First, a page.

Interactive Holographic-Stereograms may become an important mode of 3D visualisation during the 'teenies'. The technology to produce the 3D geometry from 2D information exists in all the tools discussed in this research, but there are practical problems in projecting holograms, because they “must be exposed with laser light in vibration free environments” (Friedhoff & Benzon). Stereoscopic virtual 3D models, which are viewed in “true” 3D, are another potential visualisation media. There is ongoing research into realising the usability and potential for technology, with Eon Reality Inc. at the forefront, currently developing new “exciting Stereoscopic Displays” (sic) (Anon 2006a). An innovation that may find its way onto the construction site is the artificial reality helmet, which merges 3D visualisations into the real visualised environment to create ‘augmented simulations’, a mixture of a digital model and reality.
A few years ago, The Times reported the development of a ‘bionic eye’, known as the ‘Argus II’ artificial retina, that had been developed to enable people who had gone blind through certain conditions, could regain partial sight by way of a retinal implant. Currently the resolution is poor (about 20 pixels) and only serves to differentiate light from dark, but there is no reason why this will not improve rapidly to resemble something at least equivalent to a CCTV picture. Beyond this, the concept of an “organic” microchip, which grows intelligently over time is also being talked about, but is far from realisation.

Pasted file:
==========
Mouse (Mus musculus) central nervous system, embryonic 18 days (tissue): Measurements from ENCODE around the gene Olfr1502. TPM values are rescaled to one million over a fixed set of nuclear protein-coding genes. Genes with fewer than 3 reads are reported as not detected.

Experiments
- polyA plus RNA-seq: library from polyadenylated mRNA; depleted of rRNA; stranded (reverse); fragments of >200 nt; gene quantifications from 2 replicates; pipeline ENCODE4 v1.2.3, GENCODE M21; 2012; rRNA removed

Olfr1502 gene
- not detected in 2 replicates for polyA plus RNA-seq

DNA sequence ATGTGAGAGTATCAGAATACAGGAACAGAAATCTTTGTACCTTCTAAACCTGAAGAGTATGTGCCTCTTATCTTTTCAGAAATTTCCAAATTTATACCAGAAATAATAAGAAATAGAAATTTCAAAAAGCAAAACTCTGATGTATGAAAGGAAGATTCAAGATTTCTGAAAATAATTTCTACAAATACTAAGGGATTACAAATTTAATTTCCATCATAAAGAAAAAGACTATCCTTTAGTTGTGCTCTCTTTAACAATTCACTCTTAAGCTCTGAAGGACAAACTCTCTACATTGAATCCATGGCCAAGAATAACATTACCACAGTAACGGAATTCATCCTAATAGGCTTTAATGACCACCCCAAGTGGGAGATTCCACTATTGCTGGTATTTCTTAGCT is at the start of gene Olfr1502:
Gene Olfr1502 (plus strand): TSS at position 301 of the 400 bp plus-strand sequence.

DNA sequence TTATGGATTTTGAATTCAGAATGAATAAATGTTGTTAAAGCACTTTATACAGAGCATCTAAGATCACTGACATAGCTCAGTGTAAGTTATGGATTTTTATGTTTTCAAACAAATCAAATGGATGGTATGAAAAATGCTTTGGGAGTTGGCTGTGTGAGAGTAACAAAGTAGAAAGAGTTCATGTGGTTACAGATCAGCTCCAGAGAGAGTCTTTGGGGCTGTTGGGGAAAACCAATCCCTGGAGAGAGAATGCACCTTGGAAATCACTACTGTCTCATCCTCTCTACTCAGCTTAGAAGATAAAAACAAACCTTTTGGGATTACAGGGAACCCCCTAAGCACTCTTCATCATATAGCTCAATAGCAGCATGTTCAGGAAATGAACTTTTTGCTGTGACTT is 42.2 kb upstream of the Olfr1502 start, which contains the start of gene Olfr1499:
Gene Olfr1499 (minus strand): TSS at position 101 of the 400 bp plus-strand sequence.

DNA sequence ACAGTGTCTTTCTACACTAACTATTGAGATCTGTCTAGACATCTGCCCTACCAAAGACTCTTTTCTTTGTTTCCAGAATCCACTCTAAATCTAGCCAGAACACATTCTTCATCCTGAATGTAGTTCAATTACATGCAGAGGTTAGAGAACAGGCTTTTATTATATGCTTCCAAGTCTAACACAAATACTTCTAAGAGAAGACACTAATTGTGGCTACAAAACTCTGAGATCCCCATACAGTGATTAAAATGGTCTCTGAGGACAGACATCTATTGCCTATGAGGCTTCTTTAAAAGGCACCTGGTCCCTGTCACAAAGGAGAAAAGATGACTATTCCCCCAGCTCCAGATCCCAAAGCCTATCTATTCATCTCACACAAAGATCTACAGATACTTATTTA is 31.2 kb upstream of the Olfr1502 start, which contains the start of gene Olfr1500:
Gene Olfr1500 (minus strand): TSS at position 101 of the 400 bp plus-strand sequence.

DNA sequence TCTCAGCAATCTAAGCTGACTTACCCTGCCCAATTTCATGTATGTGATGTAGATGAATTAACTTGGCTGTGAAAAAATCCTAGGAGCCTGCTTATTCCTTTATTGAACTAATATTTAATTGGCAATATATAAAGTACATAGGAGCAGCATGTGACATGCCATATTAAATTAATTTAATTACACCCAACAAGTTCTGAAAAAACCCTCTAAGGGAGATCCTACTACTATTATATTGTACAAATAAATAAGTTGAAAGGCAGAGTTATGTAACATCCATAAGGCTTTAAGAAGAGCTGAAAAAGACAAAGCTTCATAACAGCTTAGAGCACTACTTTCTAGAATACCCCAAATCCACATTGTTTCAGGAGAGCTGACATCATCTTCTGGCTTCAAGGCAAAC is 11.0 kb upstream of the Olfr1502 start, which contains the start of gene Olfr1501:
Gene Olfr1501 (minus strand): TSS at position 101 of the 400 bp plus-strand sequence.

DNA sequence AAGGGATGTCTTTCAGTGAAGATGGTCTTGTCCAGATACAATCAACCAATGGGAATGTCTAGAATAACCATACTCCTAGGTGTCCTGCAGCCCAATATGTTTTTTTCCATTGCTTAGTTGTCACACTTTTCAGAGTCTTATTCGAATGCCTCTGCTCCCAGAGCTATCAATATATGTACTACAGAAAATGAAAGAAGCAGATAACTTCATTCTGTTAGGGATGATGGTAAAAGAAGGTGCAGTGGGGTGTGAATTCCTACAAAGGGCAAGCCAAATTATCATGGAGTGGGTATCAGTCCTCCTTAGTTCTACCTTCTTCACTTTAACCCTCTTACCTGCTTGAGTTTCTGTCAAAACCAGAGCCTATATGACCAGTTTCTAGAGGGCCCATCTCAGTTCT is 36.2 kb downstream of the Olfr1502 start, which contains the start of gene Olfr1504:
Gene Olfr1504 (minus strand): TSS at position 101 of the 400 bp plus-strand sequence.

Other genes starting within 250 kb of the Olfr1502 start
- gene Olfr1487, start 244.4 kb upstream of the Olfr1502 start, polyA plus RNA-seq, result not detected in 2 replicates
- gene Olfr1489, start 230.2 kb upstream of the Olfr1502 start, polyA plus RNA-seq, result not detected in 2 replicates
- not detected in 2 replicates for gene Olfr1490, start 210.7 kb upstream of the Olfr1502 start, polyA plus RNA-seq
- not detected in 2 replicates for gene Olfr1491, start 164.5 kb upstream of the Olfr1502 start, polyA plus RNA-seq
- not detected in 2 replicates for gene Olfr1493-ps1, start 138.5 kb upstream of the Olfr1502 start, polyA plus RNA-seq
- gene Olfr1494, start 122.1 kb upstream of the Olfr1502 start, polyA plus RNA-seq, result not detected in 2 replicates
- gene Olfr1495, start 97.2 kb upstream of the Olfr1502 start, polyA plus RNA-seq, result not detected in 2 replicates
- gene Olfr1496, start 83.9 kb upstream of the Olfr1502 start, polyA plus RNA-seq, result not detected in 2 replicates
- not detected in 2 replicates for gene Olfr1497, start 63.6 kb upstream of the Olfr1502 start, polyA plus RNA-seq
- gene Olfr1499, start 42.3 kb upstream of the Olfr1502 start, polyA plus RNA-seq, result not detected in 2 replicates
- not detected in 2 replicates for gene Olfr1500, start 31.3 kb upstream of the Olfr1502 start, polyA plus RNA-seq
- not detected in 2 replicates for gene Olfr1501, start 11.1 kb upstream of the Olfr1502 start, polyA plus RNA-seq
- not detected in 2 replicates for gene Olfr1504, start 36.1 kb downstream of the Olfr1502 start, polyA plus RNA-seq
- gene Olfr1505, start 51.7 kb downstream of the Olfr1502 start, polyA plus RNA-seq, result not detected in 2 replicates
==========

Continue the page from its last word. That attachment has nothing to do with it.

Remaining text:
A particular area for immediate development in the AEC industry is the integration of 3D models into complex information platforms. Current research is geared to finding an efficient way to overcome interoperability issues between different existing component systems. “There is a need for a system that can provide not only the realistic 3D element, but also the capability for real time analysis providing real time feedback” (Franklin et al. 2006). Formative systems have been used as urban planning tools, and the synergy between VR and GIS applications has shown particular promise. These tools are especially suited for consultation regarding ‘emergency’ planning, urban regeneration, and even land remediation options, for any given site. The real time aspect of these tools facilitates the discussion of ‘what if’ scenarios (Moesman et al. 2004). The UCLA Urban Simulation Team’s map of LA was the first complete 3D city model that could be navigated freely. Subsequently, video games such as ‘The Getaway’, where an entire 3D street-map of central London was modelled, have emulated this (see below). Models such as these also have the potential to provide educational visits to a virtual locale (Sherman & Craig 2003). Urban modelling is now burgeoning, and with projects such as Google-Earth, is set to continue to increase dramatically in scale and complexity.
Urban Geometry Developed for ‘The Getaway’.
Games engines, such as those used in The Getaway, are likely to be increasingly used in urban planning, and other industrial applications, to enhance simulation performance. There is also, of course, enormous potential for VR technology in the entertainment industry. Developments such as the ‘total immersion videogame’, featured in TV’s ‘Red Dwarf’, have been predicted ever since the concept of real time VR was realised. There already exist semi-immersive, albeit fairly crude, sports video-games where VR props can be used to participate on-screen.
The application of 3D simulations to architectural and construction projects has been shown to aid design analysis, customer interaction and collaboration. Despite this, 3D technology remains on the periphery of applicable technologies for many within the AEC industry. Over the coming years, with the predicted technological advances, and the development of more practical, user-friendly systems, 3D simulations have the potential to become a prolific 21st century solution to a range of 20th century problems, in the AEC industry and beyond.